A clavicle fracture (broken collarbone) also known as a fracture of the clavicle bone extends from the front part of the shoulder to the sternum (or breastbone) in the middle of the chest.
Thomas & Bigler Knee & Shoulder Institute, led by judicious board-certified orthopedic surgeons Dr. Steven C. Thomas and Dr. Gregory T. Bigler, provides orthopedic treatments to patients in Las Vegas, Nevada and surrounding locations in this region of the southwest.
Treatment for Clavicle Fracture
In case the patient suspects that they have a clavicle fracture, they must contact a doctor or seek medical help immediately. The doctor will order an x-ray to confirm the fracture.
The patient’s arm will be made immobile using a figure of eight bandages, collar, and cuff, or sling. The figure of eight bandage helps prevent shortening of the collarbone as it heals. This bandage is usually preferable to the sling.
The primary goal in the initial stages of the injury is pain relief. Therefore, the doctor typically prescribes pain meds for relief. Following a period of complete immobilization (one to two weeks), the patient’s arm should be delicately moved to prevent stiffness of the shoulder.
Shoulder flexion exercises to 90 degrees are particularly useful in preventing such stiffness. This involves moving the arm from its position on the side upwards horizontally.
The rehabilitation process will involve restoring the complete range of motion via mobility exercises and stretches and making sure that the strength is not impacted.
The injury may take four to six weeks to heal. The patient should not engage in any sports or even running until the injury has healed completely. However, the patient may still be able to undertake cycling on a stationary bike.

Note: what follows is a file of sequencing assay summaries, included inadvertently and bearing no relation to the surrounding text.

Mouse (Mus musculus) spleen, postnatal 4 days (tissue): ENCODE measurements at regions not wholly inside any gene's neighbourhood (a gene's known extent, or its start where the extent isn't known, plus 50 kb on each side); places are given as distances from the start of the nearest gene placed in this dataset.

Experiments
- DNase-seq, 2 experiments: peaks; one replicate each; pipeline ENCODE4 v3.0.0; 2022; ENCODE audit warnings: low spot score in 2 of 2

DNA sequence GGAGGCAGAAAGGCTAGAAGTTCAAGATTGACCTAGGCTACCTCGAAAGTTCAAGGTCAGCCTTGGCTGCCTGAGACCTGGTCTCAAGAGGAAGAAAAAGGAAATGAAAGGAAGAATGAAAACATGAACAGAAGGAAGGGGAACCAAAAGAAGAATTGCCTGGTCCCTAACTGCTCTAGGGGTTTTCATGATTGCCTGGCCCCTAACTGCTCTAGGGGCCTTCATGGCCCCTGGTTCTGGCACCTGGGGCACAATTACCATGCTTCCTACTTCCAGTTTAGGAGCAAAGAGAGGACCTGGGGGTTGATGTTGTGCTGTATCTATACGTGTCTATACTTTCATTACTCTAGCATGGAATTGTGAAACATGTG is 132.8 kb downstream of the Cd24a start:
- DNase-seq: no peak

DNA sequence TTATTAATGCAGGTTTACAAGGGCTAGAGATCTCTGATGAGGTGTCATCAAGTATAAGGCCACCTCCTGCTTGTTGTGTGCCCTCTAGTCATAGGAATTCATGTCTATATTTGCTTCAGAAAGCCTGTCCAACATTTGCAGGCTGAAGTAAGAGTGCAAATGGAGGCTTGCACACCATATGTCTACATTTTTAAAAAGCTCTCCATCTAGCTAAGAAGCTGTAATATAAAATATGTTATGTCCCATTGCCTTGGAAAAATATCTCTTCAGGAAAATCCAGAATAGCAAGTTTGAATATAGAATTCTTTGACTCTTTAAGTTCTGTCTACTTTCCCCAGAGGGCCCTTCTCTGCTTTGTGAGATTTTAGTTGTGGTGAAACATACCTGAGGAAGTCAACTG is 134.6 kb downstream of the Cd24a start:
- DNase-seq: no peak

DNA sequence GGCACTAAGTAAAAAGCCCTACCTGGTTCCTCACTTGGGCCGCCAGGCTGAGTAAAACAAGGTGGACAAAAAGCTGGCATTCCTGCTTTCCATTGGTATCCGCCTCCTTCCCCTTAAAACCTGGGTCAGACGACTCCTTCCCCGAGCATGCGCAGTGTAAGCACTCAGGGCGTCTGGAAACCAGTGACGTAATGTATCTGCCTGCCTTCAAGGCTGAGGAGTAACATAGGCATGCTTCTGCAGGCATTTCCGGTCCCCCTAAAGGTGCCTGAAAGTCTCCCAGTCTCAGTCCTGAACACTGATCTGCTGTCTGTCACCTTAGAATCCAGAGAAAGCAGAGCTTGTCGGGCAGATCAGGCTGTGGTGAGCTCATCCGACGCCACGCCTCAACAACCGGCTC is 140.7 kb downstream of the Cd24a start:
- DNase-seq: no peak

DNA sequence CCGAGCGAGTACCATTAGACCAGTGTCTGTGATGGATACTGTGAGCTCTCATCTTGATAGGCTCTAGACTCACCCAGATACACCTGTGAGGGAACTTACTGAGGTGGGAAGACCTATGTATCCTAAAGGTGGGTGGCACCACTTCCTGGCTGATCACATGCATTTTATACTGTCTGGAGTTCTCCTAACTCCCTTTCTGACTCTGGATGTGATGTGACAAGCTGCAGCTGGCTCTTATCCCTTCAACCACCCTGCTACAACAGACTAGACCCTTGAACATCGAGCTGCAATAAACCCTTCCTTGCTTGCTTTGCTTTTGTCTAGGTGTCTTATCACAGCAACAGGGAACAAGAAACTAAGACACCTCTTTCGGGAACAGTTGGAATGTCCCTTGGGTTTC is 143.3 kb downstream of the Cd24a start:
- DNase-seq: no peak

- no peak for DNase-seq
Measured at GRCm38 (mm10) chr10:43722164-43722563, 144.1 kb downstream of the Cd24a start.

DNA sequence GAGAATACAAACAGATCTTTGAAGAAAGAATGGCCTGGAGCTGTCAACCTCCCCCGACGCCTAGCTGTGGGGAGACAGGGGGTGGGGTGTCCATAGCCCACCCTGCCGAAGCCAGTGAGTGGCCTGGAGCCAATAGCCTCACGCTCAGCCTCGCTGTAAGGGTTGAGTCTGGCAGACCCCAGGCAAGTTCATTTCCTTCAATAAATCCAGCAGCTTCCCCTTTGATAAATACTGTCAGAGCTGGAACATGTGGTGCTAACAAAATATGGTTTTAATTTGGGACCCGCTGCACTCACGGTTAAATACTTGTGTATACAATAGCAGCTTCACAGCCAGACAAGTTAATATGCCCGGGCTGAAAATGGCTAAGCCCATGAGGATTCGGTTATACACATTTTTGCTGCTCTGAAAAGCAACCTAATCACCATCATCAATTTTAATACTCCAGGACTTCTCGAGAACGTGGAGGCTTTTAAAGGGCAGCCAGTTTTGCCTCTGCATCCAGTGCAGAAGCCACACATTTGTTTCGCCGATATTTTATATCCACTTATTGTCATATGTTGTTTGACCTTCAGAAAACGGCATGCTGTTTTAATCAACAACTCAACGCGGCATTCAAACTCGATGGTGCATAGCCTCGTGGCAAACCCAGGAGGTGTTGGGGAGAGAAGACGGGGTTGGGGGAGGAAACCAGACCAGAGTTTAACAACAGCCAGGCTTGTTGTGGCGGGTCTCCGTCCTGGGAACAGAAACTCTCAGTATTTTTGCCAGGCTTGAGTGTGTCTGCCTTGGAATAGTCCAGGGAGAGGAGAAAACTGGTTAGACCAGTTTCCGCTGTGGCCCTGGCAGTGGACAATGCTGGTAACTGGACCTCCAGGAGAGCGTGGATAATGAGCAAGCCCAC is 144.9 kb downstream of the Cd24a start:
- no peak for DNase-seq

These types of fractures typically do not require surgery. Surgical intervention is more likely for open fractures (fractures where the bone goes through the skin) or if the bones do not fuse together after six weeks.
Collarbone fracture surgery involves placing the broken fragments of the bone back in position and preventing them from moving out of place until the fracture has healed completely. This will enable the patient to improve strength in the shoulder once it heals.
A common surgery to treat collarbone fractures is the Open Reduction and Internal Fixation procedure. In this procedure, the surgeon will initially reposition or reduce the bone pieces into their natural alignment. After that, they will use special material hardware to hold the bone fragments in position. Some standard internal fixation techniques include the use of plates and screws.
The surgeon will attach special screws and metal plates to the outer surface of the bone to hold the bone pieces in place after they are reduced into their natural position.
After the surgery, the patient may experience a small patch of numb skin beneath the incision. This will resolve over time. The patient may be able to detect the presence of the plate through the skin.
Even after the collarbone heals, the screws and plates are typically left in place. But if the patient is uncomfortable, these may be removed.
At times, surgeons use pins to hold the bone fragments together once the ends are put back in their normal position. Cordial orthopedic surgeons Dr. Thomas and Dr. Bigler receive patients from Las Vegas, Nevada and other towns and cities in this part of southeastern Nevada.
If you would like to schedule an appointment or learn more about the Knee and Shoulder Institute procedures & treatments performed by Las Vegas, Nevada board certified surgeons Steven C. Thomas, MD and Gregory T. Bigler, MD. Contact the office today click here.